Staff angry at university management's 'contempt'

Issue 

Staff angry at university management's 'contempt'

By Daniel Jardine

SYDNEY — Macquarie University staff reacted angrily, at a general meeting on November 18, to management's rejection of a union enterprise bargaining offer, claiming it showed utter contempt for staff and for the university's ability to perform quality teaching and research.

At the meeting, called by the National Tertiary Education Industry Union, 170 staff passed a motion that any new agreement must have pay rates at least equal to those at the University of Sydney, must ensure that there are no further cuts to jobs and must protect staff entitlements. They rejected all items in a management counterproposal.

Staff also called a two hour stop-work meeting for November 25 to consider bans on, amongst other things, the processing of exam results.

On November 9, 12 weeks into fruitless negotiations for a new agreement, the NTEU's enterprise bargaining team at Macquarie had put a new proposal to management which included a pay rise of approximately 14% over three years.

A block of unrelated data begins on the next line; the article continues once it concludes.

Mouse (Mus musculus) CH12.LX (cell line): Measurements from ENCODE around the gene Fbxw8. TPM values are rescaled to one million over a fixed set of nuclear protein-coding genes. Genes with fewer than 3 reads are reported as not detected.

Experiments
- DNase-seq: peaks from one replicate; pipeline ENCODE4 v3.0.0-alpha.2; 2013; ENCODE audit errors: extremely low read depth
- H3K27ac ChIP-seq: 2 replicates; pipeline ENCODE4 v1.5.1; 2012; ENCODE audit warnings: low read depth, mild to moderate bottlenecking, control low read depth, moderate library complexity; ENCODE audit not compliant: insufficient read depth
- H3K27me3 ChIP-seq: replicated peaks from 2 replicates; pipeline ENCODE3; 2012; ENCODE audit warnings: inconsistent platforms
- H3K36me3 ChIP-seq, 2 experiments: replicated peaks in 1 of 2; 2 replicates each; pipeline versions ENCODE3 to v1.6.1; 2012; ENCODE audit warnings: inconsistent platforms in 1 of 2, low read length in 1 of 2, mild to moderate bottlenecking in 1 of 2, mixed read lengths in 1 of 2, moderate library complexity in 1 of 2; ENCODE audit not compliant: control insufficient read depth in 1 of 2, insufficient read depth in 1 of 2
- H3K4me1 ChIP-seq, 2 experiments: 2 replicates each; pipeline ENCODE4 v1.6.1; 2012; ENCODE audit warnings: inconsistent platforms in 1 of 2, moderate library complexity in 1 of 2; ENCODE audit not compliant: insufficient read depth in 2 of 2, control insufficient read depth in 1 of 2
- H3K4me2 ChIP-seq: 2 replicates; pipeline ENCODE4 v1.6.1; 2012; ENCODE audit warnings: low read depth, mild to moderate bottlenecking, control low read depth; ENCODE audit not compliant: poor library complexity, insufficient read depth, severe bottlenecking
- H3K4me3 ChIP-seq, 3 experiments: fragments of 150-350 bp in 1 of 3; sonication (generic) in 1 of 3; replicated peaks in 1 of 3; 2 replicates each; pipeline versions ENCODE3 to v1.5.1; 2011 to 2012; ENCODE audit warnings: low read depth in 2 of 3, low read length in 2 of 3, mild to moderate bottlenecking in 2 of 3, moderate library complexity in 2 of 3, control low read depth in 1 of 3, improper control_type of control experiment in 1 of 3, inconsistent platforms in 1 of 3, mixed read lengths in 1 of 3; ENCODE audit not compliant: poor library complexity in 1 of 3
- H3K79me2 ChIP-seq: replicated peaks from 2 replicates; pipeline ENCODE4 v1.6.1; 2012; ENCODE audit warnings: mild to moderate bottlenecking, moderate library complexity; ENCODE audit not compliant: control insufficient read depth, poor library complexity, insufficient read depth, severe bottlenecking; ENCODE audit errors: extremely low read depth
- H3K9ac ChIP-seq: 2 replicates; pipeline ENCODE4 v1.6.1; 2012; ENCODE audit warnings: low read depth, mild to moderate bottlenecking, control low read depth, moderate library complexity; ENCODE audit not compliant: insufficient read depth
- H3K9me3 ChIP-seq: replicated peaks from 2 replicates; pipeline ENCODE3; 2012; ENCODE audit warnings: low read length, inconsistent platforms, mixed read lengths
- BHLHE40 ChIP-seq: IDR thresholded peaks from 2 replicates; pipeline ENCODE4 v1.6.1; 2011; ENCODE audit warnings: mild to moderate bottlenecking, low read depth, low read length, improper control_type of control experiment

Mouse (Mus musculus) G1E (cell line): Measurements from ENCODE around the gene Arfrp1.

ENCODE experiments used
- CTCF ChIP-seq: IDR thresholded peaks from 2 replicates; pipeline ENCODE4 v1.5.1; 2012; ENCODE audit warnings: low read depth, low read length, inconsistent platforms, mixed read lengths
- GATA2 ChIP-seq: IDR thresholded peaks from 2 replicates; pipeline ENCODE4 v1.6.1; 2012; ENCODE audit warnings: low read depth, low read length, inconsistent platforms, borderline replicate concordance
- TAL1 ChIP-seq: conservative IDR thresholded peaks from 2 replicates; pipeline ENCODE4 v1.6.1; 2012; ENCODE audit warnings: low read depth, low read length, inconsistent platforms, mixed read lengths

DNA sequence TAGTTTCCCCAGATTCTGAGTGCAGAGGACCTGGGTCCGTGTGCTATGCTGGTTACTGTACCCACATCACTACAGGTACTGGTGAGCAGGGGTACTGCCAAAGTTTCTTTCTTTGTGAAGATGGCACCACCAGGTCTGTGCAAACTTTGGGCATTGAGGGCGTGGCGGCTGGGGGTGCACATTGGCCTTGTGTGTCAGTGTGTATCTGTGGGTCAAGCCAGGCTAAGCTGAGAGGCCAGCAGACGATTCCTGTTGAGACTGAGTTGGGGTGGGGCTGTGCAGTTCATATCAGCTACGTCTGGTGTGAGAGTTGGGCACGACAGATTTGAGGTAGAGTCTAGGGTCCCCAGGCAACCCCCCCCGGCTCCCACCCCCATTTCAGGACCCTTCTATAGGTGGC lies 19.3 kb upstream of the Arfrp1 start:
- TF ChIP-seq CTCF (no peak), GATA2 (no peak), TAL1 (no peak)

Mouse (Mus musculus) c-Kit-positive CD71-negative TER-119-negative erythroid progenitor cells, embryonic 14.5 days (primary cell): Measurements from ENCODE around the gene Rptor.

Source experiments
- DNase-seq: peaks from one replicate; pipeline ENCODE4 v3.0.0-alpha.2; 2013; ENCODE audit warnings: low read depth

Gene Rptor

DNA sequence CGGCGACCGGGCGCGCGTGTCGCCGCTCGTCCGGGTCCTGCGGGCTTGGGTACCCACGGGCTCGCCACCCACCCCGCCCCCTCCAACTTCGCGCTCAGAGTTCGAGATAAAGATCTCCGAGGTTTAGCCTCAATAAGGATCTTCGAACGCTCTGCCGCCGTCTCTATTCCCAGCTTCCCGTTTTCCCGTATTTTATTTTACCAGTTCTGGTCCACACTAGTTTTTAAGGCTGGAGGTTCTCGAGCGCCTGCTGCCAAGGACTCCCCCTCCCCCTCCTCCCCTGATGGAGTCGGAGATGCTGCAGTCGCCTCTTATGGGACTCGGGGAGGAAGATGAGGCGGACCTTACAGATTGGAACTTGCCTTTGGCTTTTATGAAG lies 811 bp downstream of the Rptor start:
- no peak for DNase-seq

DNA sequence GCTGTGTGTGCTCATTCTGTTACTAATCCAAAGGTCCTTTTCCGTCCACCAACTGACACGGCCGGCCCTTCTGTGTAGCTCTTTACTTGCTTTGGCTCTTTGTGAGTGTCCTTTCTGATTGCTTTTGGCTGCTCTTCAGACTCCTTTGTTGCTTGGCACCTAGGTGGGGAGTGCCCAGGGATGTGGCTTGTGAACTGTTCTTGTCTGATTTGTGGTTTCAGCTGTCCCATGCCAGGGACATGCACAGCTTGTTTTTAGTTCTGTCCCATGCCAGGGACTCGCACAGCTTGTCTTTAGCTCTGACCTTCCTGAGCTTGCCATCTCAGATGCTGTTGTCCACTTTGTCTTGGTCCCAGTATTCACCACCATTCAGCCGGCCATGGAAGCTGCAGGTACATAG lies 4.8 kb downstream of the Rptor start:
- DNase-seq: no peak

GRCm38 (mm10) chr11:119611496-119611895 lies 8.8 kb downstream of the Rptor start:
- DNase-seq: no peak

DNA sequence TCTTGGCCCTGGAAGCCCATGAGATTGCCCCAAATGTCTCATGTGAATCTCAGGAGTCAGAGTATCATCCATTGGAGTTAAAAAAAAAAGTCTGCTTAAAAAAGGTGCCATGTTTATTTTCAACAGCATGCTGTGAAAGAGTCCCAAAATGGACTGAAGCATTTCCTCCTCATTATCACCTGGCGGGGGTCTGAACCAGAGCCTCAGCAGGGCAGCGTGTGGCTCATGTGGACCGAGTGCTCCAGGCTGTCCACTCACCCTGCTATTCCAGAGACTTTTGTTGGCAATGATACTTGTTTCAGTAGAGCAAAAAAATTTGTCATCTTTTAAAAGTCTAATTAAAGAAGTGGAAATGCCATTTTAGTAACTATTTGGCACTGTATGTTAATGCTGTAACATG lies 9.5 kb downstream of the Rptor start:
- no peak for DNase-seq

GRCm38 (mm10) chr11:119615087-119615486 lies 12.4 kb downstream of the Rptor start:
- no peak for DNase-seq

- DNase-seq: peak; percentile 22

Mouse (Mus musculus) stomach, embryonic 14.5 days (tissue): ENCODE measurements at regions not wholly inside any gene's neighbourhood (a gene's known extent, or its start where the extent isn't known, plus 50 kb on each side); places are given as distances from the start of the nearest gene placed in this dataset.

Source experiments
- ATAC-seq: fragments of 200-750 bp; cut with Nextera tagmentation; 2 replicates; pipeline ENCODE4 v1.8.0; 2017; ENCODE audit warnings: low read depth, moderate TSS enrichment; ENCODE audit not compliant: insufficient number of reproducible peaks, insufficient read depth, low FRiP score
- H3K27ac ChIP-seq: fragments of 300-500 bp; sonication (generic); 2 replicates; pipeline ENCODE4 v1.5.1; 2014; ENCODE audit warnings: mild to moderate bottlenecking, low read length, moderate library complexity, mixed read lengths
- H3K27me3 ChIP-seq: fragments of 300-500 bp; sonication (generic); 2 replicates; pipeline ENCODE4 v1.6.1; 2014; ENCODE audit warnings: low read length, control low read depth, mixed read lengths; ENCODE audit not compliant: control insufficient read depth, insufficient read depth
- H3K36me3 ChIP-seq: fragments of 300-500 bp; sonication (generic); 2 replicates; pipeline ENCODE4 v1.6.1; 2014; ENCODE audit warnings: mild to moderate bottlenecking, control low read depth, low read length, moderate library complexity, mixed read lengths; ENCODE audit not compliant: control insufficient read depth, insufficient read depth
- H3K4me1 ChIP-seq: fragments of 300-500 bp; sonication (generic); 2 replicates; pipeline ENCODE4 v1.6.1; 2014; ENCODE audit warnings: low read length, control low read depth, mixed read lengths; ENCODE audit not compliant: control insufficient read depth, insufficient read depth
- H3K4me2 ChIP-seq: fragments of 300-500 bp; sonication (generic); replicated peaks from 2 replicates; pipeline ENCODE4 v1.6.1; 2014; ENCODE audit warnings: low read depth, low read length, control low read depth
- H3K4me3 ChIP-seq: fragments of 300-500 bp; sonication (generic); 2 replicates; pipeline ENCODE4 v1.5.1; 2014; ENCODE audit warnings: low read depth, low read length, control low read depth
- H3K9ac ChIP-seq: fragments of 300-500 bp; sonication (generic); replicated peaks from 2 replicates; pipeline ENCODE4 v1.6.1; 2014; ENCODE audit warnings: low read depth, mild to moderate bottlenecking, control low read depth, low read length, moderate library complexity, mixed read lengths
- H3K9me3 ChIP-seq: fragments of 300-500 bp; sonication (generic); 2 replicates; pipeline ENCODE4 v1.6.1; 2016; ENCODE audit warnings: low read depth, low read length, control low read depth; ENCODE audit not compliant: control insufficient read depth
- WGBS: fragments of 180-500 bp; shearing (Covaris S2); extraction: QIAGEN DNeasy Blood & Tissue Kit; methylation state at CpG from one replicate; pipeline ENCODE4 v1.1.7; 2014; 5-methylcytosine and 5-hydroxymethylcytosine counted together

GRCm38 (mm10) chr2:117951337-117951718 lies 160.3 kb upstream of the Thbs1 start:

The NTEU bargaining team made it clear to management that this was a one-off offer and that if it was rejected, industrial action would be recommended to members in pursuit of the original 19% pay claim.

The university management told the union on November 16 that it not only rejected the proposal but also intended to implement a large number of measures unacceptable to staff.

These included the government's proposal for three-semester years, extending teaching days to six per week (from 8am), promoting individual contracts and removing union preference clauses from future enterprise agreements.

Even though a 12% pay increase over three years has been agreed to at Sydney, Victoria University of Technology and Newcastle, Macquarie management has informed staff that they will not receive any similar-sized pay rise because it could be funded only by job cuts.

Detailed research into the university budget by the NTEU has found that student numbers and income have increased substantially while overall staff numbers have decreased.

Since 1996, university income has increased by 12% while staff numbers have decreased by 15%. The staff-student ratio has decreased by 36%. Meanwhile, the pay rise allowed for in the previous enterprise agreement had been only 15%.